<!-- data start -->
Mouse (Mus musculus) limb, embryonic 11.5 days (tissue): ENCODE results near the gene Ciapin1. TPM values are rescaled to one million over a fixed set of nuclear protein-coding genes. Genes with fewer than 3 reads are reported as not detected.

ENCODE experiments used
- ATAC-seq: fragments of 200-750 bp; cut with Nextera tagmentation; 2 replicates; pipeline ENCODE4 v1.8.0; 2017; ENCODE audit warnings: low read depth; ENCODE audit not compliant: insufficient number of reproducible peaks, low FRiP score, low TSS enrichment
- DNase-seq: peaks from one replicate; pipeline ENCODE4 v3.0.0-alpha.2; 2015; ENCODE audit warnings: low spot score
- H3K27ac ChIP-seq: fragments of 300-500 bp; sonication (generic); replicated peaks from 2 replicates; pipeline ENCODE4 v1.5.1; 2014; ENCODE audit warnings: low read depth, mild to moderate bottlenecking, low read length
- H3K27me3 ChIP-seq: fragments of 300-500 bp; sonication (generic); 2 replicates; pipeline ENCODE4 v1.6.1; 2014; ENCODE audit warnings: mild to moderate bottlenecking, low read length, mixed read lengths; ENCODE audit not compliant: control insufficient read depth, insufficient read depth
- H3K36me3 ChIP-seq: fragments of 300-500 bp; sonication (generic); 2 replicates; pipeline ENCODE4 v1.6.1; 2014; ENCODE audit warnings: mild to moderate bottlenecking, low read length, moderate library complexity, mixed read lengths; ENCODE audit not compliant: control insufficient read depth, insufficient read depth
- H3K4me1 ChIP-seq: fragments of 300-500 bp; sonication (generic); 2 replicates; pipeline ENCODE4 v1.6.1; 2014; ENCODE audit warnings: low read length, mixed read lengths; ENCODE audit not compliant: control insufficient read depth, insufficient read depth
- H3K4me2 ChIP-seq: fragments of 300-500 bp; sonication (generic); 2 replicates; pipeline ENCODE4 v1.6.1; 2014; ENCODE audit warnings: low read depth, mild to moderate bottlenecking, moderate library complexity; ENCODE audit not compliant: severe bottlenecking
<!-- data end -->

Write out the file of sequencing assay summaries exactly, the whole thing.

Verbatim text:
Mouse (Mus musculus) limb, embryonic 11.5 days (tissue): ENCODE results near the gene Ciapin1. TPM values are rescaled to one million over a fixed set of nuclear protein-coding genes. Genes with fewer than 3 reads are reported as not detected.

ENCODE experiments used
- ATAC-seq: fragments of 200-750 bp; cut with Nextera tagmentation; 2 replicates; pipeline ENCODE4 v1.8.0; 2017; ENCODE audit warnings: low read depth; ENCODE audit not compliant: insufficient number of reproducible peaks, low FRiP score, low TSS enrichment
- DNase-seq: peaks from one replicate; pipeline ENCODE4 v3.0.0-alpha.2; 2015; ENCODE audit warnings: low spot score
- H3K27ac ChIP-seq: fragments of 300-500 bp; sonication (generic); replicated peaks from 2 replicates; pipeline ENCODE4 v1.5.1; 2014; ENCODE audit warnings: low read depth, mild to moderate bottlenecking, low read length
- H3K27me3 ChIP-seq: fragments of 300-500 bp; sonication (generic); 2 replicates; pipeline ENCODE4 v1.6.1; 2014; ENCODE audit warnings: mild to moderate bottlenecking, low read length, mixed read lengths; ENCODE audit not compliant: control insufficient read depth, insufficient read depth
- H3K36me3 ChIP-seq: fragments of 300-500 bp; sonication (generic); 2 replicates; pipeline ENCODE4 v1.6.1; 2014; ENCODE audit warnings: mild to moderate bottlenecking, low read length, moderate library complexity, mixed read lengths; ENCODE audit not compliant: control insufficient read depth, insufficient read depth
- H3K4me1 ChIP-seq: fragments of 300-500 bp; sonication (generic); 2 replicates; pipeline ENCODE4 v1.6.1; 2014; ENCODE audit warnings: low read length, mixed read lengths; ENCODE audit not compliant: control insufficient read depth, insufficient read depth
- H3K4me2 ChIP-seq: fragments of 300-500 bp; sonication (generic); 2 replicates; pipeline ENCODE4 v1.6.1; 2014; ENCODE audit warnings: low read depth, mild to moderate bottlenecking, moderate library complexity; ENCODE audit not compliant: severe bottlenecking